Courtney Barnett’s music isn’t difficult, but she does not write a song for it to be complex — she writes it to be good. 

But that’s what makes her music so memorable, especially her first full-length release Sometimes I Sit and Think, and Sometimes I Just Sit. Courtney Barnett does not just write songs; she writes stories. The stories she tells aren’t complex. They’re everyday experiences that she translates into emotional pieces of music.

Elevator Operator,” from Sometimes I Just Sit, features a man named Oliver Paul who decides not to go to work one day and meets a woman on an elevator who assumes he’s suicidal. He’s not, he tells her, he’s just coming up to the roof to unwind. 

Stories like those are littered throughout Barnett’s first album. She writes loosely structured stories that sound like personal anecdotes about life and how to live it. The album sounds like listening in on someone else’s conversations. It’s an eavesdrop into Barnett’s life and her beliefs. 

In “Depreston,” Barnett finds herself house shopping in Preston because she does not need to live around coffee shops anymore. The underwhelming house she finds herself in was previously owned by an elderly woman who passed away, and her life is evident through what she left behind. Courtney will not be living in that home.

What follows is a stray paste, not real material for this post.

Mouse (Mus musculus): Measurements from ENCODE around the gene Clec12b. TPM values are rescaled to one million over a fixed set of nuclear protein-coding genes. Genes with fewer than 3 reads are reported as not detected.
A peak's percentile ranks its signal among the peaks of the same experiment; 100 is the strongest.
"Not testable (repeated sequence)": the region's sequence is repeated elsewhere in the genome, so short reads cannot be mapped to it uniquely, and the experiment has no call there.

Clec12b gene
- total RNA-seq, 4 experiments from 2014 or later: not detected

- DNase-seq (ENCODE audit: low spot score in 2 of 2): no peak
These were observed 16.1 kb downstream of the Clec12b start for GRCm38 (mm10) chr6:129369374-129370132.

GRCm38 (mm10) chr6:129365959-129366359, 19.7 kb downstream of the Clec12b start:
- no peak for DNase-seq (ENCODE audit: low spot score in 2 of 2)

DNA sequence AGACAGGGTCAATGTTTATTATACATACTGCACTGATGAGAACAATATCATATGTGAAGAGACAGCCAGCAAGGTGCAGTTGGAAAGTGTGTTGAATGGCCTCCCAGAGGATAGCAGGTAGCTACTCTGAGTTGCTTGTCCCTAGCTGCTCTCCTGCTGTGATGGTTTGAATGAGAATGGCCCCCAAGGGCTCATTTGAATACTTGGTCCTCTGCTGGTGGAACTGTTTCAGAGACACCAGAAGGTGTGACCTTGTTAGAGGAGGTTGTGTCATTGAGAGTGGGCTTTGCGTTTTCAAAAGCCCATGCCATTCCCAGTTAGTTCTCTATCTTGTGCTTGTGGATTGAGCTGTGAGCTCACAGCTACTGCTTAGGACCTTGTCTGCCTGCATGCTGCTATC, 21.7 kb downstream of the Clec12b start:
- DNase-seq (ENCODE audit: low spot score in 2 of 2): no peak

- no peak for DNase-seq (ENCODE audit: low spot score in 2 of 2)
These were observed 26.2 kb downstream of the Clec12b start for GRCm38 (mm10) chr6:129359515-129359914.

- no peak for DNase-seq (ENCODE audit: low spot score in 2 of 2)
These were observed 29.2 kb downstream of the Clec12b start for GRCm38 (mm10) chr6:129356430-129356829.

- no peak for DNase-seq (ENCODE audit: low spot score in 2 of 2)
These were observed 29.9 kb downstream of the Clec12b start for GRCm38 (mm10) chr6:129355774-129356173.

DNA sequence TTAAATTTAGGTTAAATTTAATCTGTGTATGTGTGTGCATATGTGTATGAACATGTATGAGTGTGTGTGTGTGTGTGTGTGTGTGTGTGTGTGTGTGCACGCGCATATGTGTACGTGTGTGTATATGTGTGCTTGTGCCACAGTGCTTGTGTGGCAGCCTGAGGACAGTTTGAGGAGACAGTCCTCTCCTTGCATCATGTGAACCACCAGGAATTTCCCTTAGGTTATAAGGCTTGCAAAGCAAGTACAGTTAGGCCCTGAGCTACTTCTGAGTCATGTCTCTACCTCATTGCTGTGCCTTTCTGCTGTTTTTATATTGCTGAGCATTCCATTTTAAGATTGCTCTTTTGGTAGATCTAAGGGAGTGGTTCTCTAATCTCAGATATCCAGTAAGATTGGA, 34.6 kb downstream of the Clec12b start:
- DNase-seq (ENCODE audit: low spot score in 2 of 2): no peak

The song itself is sad but with a sense of humor. “Depreston” is exactly what it sounds like: Preston is depressing. The song’s lyrics aren’t overwhelmingly sad, though. It’s a subdued sadness, still sweet and quirky, but with melancholy guitars that help the song’s lyrics.

Whether any story on the album is true or not is irrelevant. What is important, however, is that Courtney Barnett can transform a very average, everyday event into a truly sad or interesting story. She’s half songwriter, half storyteller. 

Her vocals suit the way her songs are structured. Barnett’s singing is unconventional — it’s not quite singing, but it’s not talking either. She mumbles her way through her short stories, her Australian accent proudly on display. 

Other Australian bands, like King Gizzard and the Lizard Wizard or Tame Impala, don’t use their accents to their advantage. But Courtney Barnett doesn’t suppress her accent. Instead, she flaunts it, giving her music a uniquely Australian tone. 

Her accent and storytelling makes her music sound as though she’s telling a story from her day. Her music is purely Courtney Barnett, but it’s not intimate. Her stories aren’t deeply personal, but she doesn’t hide from the listener. Instead, she injects herself into her music, which gives it the personal edge so unique to Courtney Barnett. 

Shelby Campbell is a freshman studying journalism and political science at Ohio University. Please note that the views and opinions of the columnists do not reflect those of The Post. Do you agree? Let Shelby know by tweeting her @bloodbuzzohioan. 

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